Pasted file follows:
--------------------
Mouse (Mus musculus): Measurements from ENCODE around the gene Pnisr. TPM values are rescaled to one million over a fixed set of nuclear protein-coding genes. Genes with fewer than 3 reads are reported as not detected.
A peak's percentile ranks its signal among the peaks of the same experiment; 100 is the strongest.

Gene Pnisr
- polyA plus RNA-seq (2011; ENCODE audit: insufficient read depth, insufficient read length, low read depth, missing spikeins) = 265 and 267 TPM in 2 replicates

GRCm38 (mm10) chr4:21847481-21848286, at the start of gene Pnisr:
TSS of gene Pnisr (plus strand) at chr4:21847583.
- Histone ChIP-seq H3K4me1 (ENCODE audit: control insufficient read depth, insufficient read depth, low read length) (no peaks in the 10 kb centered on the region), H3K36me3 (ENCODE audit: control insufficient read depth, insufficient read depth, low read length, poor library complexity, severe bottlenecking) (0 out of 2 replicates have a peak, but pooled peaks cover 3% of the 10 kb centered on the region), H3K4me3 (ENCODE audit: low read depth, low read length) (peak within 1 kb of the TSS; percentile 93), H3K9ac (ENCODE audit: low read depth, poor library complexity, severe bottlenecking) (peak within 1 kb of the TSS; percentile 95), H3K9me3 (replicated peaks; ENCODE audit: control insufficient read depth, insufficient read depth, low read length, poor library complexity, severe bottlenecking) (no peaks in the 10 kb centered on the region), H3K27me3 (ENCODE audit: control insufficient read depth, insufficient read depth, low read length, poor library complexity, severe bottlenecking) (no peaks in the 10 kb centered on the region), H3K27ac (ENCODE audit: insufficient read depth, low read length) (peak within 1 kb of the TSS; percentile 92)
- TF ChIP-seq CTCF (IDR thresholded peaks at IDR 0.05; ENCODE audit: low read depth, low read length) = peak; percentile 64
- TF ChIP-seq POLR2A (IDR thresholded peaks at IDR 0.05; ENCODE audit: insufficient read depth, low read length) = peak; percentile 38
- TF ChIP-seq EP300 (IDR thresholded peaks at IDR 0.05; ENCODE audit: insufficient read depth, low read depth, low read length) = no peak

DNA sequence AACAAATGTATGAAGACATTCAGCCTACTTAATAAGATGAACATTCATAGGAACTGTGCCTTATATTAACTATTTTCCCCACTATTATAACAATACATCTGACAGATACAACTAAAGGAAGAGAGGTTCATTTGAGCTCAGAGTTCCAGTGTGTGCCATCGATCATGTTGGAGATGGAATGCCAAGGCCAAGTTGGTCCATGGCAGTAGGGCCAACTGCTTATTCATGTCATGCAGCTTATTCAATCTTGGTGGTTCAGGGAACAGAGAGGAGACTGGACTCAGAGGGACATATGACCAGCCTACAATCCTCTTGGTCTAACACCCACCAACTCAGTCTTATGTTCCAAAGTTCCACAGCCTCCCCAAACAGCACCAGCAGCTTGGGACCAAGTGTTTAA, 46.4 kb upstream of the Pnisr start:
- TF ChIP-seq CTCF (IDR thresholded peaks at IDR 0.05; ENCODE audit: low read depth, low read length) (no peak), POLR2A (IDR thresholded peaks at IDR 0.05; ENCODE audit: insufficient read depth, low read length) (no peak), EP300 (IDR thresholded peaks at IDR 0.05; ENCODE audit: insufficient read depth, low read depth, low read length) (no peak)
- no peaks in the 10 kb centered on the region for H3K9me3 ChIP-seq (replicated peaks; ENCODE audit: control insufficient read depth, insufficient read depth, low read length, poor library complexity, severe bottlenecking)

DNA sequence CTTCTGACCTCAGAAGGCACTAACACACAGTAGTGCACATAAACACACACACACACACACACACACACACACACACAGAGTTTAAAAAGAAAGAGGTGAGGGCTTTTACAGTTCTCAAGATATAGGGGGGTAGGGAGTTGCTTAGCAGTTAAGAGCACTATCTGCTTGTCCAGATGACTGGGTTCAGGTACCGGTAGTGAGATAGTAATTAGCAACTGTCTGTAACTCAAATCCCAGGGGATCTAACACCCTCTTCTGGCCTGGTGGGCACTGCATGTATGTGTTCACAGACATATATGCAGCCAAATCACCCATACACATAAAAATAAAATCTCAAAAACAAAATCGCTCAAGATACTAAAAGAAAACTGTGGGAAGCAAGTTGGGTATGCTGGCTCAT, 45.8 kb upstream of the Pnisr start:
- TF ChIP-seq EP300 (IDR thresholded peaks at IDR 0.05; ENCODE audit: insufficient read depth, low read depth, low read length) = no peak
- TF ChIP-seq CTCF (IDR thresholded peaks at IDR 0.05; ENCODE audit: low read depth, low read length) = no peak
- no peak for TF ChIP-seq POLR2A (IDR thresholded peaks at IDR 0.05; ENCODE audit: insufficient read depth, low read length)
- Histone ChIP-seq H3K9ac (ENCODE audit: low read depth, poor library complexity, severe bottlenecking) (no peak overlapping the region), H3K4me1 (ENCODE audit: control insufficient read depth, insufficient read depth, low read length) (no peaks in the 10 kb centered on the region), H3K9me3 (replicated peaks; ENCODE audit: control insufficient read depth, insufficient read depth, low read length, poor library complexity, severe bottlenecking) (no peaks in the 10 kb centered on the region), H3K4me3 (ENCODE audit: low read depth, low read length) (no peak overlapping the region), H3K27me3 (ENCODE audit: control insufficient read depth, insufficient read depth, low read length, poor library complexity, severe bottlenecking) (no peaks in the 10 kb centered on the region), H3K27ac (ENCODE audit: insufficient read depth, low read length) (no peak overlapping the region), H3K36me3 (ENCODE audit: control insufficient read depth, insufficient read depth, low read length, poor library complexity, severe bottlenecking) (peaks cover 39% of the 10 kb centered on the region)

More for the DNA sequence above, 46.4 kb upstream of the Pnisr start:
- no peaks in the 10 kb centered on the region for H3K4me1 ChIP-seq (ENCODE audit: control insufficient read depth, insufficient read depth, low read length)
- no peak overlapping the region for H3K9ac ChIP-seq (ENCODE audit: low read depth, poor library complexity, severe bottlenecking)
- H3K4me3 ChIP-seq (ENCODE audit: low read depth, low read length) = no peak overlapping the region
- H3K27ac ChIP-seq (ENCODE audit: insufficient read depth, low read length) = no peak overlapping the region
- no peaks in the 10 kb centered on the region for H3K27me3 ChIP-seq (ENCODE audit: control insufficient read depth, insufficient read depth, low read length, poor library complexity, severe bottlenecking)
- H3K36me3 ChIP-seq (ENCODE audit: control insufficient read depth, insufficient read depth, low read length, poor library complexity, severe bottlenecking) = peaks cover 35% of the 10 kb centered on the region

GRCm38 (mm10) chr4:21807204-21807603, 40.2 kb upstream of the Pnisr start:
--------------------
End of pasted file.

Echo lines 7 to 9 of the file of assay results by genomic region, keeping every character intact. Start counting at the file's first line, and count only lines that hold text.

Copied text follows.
- Histone ChIP-seq H3K4me1 (ENCODE audit: control insufficient read depth, insufficient read depth, low read length) (no peaks in the 10 kb centered on the region), H3K36me3 (ENCODE audit: control insufficient read depth, insufficient read depth, low read length, poor library complexity, severe bottlenecking) (0 out of 2 replicates have a peak, but pooled peaks cover 3% of the 10 kb centered on the region), H3K4me3 (ENCODE audit: low read depth, low read length) (peak within 1 kb of the TSS; percentile 93), H3K9ac (ENCODE audit: low read depth, poor library complexity, severe bottlenecking) (peak within 1 kb of the TSS; percentile 95), H3K9me3 (replicated peaks; ENCODE audit: control insufficient read depth, insufficient read depth, low read length, poor library complexity, severe bottlenecking) (no peaks in the 10 kb centered on the region), H3K27me3 (ENCODE audit: control insufficient read depth, insufficient read depth, low read length, poor library complexity, severe bottlenecking) (no peaks in the 10 kb centered on the region), H3K27ac (ENCODE audit: insufficient read depth, low read length) (peak within 1 kb of the TSS; percentile 92)
- TF ChIP-seq CTCF (IDR thresholded peaks at IDR 0.05; ENCODE audit: low read depth, low read length) = peak; percentile 64
- TF ChIP-seq POLR2A (IDR thresholded peaks at IDR 0.05; ENCODE audit: insufficient read depth, low read length) = peak; percentile 38